Scott Kelby's 7-Point System for Adobe Photoshop CS3

Whilst Evening’s book is a typically comprehensive overview of the features and function relevant to photographers, the Kelby book is structured in a different way. It concentrates on a core set of functions and techniques, including processing in Camera Raw (or Lightroom), curves, shadow/highlight adjustments, painting with light, channel adjustments, layer blending and layer masks and sharpening. It applied these techniques to 21 photos each in it’s own chapter. It is basically teaching by rote. You can download the RAW files he uses and follow along with each chapter taking you through the same set of actions (more or less) until they become ingrained. Along the way he introduces other techniques but never digresses too far from the seven key concepts.

I’ve found this very useful in terms of helping me learn what to apply in what circumstances. There’s such a wide array of tools in Photoshop that there are effectively many ways to achieve the same end result. Already I look back at how I used to do things in Elements and know it wasn’t the right way. The real value I’m getting from the 7-point system is to give me a solid base skill set that I know when and how to deploy for the result I want to achieve. Without this and if I just had the Evening book (or any similar one, including other Kelby efforts) then the information overload it gives you can be a problem and it is hard to relate that to what you would need to do to take one particular photo from start to finish.

Of course, the danger is that the 7-point system becomes too formulaic and the inevitable look that it produces becomes too familiar. I think the challenge here is to use it as a basis but then extend that knowledge with your own style and ideas, and other techniques that you pick up along the way.

Wacom Bamboo

To end, CS3 has also been great fun to use with one of my Christmas presents: a Wacom Bamboo graphics tablet. I can’t wait to revisit some of my back-catalogue of photos and work them through CS3!

Lotusphere 2008

Lotusphere 2008 Beach Party 2

This entry is probably overdue and a little past it’s sell by date by now, but I’ve only just had the time to catch my breath in the last week or so since getting back from Orlando.

My first ever trip to a Lotusphere conference was simply all I expected it to be and more. I had the chance to meet lots of people I’ve worked with for the last six months or so, and also others who I’ve built up a relationship with over Twitter, Facebook, LinkedIn, Connections, Beehive and various other social software tools. In addition I got to see work I’ve been leading shown as part of the Lotus Connections 2.0 related announcements, sessions and demos during the week. Staffing the Connections area in the Meet the developers lab gave me the opportunity to talk to a wide variety of customers, either already using Connections or considering doing so.

The reception that the new features of Connections 2.0 got was generally very pleasing, and on a selfish front the Home page appeared to go down well. I’ll be contributing a more detailed blog entry on the Home page to the blog in the near future.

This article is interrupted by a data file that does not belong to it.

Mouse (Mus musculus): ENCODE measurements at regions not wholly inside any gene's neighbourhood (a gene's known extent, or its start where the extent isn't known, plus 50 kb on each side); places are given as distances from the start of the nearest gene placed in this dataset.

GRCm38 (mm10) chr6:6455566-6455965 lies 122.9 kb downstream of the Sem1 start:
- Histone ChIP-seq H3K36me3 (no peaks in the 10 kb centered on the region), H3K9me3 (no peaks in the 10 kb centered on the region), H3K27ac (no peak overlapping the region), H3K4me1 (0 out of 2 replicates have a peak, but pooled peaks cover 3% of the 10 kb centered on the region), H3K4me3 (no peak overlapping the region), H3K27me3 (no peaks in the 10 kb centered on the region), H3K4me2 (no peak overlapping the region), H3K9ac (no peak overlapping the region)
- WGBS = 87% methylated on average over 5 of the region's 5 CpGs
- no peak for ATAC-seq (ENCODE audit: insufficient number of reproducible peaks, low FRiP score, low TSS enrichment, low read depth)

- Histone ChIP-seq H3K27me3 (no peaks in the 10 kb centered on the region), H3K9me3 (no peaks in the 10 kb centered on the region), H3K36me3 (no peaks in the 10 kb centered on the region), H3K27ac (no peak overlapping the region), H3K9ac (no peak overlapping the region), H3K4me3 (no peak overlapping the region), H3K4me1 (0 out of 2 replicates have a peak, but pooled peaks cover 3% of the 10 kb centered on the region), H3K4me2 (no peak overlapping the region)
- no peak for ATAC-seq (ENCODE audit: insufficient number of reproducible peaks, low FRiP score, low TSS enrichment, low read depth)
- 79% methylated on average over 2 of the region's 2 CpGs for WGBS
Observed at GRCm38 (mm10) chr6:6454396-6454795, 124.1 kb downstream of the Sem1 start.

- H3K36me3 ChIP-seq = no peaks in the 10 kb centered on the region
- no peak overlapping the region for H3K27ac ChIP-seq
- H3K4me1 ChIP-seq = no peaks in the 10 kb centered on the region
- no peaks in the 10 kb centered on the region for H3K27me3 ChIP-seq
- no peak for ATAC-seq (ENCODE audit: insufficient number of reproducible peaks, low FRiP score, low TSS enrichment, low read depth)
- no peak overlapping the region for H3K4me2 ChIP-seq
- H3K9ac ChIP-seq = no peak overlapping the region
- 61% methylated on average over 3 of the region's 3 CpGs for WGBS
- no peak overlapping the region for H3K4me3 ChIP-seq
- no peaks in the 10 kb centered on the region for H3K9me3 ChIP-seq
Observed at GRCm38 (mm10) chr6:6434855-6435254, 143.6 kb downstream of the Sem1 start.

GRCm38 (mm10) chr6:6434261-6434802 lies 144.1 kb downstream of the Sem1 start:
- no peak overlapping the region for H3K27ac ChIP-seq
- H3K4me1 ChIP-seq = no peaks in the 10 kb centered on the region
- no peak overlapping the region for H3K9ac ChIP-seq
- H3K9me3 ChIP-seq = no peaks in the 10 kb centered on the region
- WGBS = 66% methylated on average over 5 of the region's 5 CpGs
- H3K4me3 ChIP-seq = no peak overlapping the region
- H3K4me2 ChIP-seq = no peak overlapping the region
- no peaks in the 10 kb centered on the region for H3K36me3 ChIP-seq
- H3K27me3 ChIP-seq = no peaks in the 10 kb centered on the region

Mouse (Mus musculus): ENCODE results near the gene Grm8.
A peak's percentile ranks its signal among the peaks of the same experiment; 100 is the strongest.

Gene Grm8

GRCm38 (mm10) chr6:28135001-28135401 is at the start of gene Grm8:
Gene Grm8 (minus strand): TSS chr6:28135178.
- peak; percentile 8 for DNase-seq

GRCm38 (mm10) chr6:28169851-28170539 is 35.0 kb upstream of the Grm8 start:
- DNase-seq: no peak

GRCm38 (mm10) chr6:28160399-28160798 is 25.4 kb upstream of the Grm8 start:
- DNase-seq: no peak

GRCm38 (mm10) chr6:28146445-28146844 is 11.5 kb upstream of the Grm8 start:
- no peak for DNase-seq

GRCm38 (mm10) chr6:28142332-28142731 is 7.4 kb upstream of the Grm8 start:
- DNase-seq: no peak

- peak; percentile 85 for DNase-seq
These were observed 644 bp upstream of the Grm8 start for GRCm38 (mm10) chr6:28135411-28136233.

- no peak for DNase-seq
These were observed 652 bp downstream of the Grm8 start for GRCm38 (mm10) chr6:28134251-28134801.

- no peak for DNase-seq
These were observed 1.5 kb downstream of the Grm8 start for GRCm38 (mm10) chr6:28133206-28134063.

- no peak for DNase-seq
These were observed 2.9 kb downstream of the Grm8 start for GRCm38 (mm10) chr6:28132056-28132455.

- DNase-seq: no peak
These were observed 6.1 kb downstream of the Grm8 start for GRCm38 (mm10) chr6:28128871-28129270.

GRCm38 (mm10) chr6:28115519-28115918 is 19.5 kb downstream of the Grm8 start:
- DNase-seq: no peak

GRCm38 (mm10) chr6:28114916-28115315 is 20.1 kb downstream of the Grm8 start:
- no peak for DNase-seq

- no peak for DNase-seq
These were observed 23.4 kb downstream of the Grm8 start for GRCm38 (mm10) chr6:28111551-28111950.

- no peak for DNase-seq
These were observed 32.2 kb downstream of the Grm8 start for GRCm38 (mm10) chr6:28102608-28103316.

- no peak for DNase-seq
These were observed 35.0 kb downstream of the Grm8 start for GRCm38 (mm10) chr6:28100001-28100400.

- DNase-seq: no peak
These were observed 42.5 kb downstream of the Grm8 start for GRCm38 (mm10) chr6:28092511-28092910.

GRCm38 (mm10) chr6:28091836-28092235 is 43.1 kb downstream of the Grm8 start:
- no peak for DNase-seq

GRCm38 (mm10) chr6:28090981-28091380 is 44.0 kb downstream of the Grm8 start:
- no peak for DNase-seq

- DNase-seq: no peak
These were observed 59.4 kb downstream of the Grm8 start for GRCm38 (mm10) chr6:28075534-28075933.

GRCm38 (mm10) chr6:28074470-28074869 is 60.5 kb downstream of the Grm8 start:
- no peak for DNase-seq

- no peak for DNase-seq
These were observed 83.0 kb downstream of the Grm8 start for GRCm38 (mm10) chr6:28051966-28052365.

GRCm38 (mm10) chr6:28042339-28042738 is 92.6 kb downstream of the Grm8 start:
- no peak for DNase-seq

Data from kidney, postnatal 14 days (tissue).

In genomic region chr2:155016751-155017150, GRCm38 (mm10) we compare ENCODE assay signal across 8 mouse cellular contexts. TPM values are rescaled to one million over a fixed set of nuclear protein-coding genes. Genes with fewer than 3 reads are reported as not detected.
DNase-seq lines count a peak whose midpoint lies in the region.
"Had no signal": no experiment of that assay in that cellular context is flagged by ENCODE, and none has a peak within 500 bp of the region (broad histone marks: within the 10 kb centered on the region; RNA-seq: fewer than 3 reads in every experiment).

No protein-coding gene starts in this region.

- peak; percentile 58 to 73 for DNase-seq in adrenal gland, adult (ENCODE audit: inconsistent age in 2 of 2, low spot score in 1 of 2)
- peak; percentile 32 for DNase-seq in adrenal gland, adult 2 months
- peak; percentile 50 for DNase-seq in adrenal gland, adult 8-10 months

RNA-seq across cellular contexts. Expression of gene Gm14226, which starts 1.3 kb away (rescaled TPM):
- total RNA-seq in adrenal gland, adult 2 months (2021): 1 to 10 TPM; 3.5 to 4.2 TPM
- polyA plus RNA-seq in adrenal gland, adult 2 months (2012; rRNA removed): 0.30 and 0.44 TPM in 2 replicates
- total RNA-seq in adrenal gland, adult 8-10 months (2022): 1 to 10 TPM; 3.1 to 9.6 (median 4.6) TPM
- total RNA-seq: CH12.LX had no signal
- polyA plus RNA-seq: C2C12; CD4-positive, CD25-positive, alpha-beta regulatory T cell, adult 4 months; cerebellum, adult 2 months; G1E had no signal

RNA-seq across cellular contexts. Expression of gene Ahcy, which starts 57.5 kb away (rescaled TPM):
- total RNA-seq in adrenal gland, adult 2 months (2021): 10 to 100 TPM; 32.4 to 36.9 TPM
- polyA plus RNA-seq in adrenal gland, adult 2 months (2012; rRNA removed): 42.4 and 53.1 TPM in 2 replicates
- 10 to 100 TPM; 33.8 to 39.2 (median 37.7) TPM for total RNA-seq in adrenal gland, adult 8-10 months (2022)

Aside from all that the conference experience was pretty unique in my experience of these things. There definitely is a great community spirit around Lotus products, and I got the impression that it is stronger than ever. A few other notes:

  • Aer Lingus transatlantic Dublin – Orlando was convenient and generally very good. Leg room in economy was on a par with American and the service much better.
  • The Walt Disney World Swan and Dolphin resort is a great conference facility. I’d put it ahead of anywhere else I’ve experienced including various Vegas venues.
  • It was nice to have a chance to exercise the favourable Euro-Dollar exchange rate!
  • It helps if you can get by with very little sleep for a whole week.

As ever, my photos from the event are available on flickr

Firefox beats Internet Explorer

Whilst browsing through the data collected for this blog by Google Analytics in December, I noticed that for the first month ever (well, since February when I started hosting the blog myself) that Firefox has been used by more visitors than Internet Explorer:

Firefox beats IE

Only by a small margin, but interesting nonetheless. With Firefox 3 in beta and the next version of IE a good way off, it will be intriguing to see if this trend continues in 2008. Admittedly this is a small blog and therefore a small sample size. The nature of the visitors here is probably slightly more inclined towards using Firefox (or Safari or others) than IE anyway.

Update: Actually, with the inclusion of December 31st, IE snuck back into the lead by 3 visits.

Lotus Connections team blog

I’ve tended not to use this blog to talk about work much, so I’ll gladly point readers off to a new blog from the Lotus Connections product team:

I work with Suzanne, Joe and David on Lotus Connections and they are just the right people to bring you news and insight into where the product is going, and how it may benefit you if you happen to be looking for a social software platform for the enterprise. You never know, I might pop up there now and again with a guest entry!